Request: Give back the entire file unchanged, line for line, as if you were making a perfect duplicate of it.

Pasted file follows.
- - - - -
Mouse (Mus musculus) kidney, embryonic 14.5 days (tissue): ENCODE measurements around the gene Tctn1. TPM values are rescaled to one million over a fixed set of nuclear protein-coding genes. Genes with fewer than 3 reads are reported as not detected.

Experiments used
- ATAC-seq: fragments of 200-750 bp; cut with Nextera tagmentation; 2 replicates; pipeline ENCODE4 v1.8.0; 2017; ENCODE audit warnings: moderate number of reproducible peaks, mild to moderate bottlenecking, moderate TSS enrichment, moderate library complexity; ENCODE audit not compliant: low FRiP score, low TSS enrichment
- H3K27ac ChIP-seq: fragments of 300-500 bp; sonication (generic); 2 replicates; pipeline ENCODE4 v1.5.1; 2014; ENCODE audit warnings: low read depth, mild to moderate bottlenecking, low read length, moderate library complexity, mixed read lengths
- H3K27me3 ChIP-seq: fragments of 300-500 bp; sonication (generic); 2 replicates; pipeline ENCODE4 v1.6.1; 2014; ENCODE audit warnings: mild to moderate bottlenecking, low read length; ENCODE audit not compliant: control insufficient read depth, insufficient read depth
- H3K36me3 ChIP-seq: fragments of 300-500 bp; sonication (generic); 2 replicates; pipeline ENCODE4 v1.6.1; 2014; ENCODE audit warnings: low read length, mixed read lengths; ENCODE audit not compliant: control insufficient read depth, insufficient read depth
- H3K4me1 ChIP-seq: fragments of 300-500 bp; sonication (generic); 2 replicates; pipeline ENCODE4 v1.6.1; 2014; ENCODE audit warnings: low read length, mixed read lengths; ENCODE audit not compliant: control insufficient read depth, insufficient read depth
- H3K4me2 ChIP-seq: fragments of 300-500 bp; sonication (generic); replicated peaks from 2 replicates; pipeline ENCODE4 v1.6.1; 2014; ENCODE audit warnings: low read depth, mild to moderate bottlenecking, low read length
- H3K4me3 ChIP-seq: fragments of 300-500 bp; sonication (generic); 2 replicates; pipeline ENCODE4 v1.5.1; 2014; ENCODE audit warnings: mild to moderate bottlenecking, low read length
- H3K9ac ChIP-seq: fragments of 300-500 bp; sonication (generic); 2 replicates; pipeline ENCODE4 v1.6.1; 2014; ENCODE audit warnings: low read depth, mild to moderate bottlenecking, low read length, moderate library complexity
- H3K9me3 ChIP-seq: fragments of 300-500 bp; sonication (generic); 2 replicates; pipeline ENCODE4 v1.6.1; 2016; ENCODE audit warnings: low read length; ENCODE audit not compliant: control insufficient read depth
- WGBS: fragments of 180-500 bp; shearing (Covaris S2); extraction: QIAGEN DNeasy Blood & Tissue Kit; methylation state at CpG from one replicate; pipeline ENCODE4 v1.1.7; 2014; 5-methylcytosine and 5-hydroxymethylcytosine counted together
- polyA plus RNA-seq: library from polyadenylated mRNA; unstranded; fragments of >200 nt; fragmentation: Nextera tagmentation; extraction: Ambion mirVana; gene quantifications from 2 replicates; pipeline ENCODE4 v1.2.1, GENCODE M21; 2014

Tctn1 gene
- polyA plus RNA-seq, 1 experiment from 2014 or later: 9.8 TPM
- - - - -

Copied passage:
Mouse (Mus musculus) kidney, embryonic 14.5 days (tissue): ENCODE measurements around the gene Tctn1. TPM values are rescaled to one million over a fixed set of nuclear protein-coding genes. Genes with fewer than 3 reads are reported as not detected.

Experiments used
- ATAC-seq: fragments of 200-750 bp; cut with Nextera tagmentation; 2 replicates; pipeline ENCODE4 v1.8.0; 2017; ENCODE audit warnings: moderate number of reproducible peaks, mild to moderate bottlenecking, moderate TSS enrichment, moderate library complexity; ENCODE audit not compliant: low FRiP score, low TSS enrichment
- H3K27ac ChIP-seq: fragments of 300-500 bp; sonication (generic); 2 replicates; pipeline ENCODE4 v1.5.1; 2014; ENCODE audit warnings: low read depth, mild to moderate bottlenecking, low read length, moderate library complexity, mixed read lengths
- H3K27me3 ChIP-seq: fragments of 300-500 bp; sonication (generic); 2 replicates; pipeline ENCODE4 v1.6.1; 2014; ENCODE audit warnings: mild to moderate bottlenecking, low read length; ENCODE audit not compliant: control insufficient read depth, insufficient read depth
- H3K36me3 ChIP-seq: fragments of 300-500 bp; sonication (generic); 2 replicates; pipeline ENCODE4 v1.6.1; 2014; ENCODE audit warnings: low read length, mixed read lengths; ENCODE audit not compliant: control insufficient read depth, insufficient read depth
- H3K4me1 ChIP-seq: fragments of 300-500 bp; sonication (generic); 2 replicates; pipeline ENCODE4 v1.6.1; 2014; ENCODE audit warnings: low read length, mixed read lengths; ENCODE audit not compliant: control insufficient read depth, insufficient read depth
- H3K4me2 ChIP-seq: fragments of 300-500 bp; sonication (generic); replicated peaks from 2 replicates; pipeline ENCODE4 v1.6.1; 2014; ENCODE audit warnings: low read depth, mild to moderate bottlenecking, low read length
- H3K4me3 ChIP-seq: fragments of 300-500 bp; sonication (generic); 2 replicates; pipeline ENCODE4 v1.5.1; 2014; ENCODE audit warnings: mild to moderate bottlenecking, low read length
- H3K9ac ChIP-seq: fragments of 300-500 bp; sonication (generic); 2 replicates; pipeline ENCODE4 v1.6.1; 2014; ENCODE audit warnings: low read depth, mild to moderate bottlenecking, low read length, moderate library complexity
- H3K9me3 ChIP-seq: fragments of 300-500 bp; sonication (generic); 2 replicates; pipeline ENCODE4 v1.6.1; 2016; ENCODE audit warnings: low read length; ENCODE audit not compliant: control insufficient read depth
- WGBS: fragments of 180-500 bp; shearing (Covaris S2); extraction: QIAGEN DNeasy Blood & Tissue Kit; methylation state at CpG from one replicate; pipeline ENCODE4 v1.1.7; 2014; 5-methylcytosine and 5-hydroxymethylcytosine counted together
- polyA plus RNA-seq: library from polyadenylated mRNA; unstranded; fragments of >200 nt; fragmentation: Nextera tagmentation; extraction: Ambion mirVana; gene quantifications from 2 replicates; pipeline ENCODE4 v1.2.1, GENCODE M21; 2014

Tctn1 gene
- polyA plus RNA-seq, 1 experiment from 2014 or later: 9.8 TPM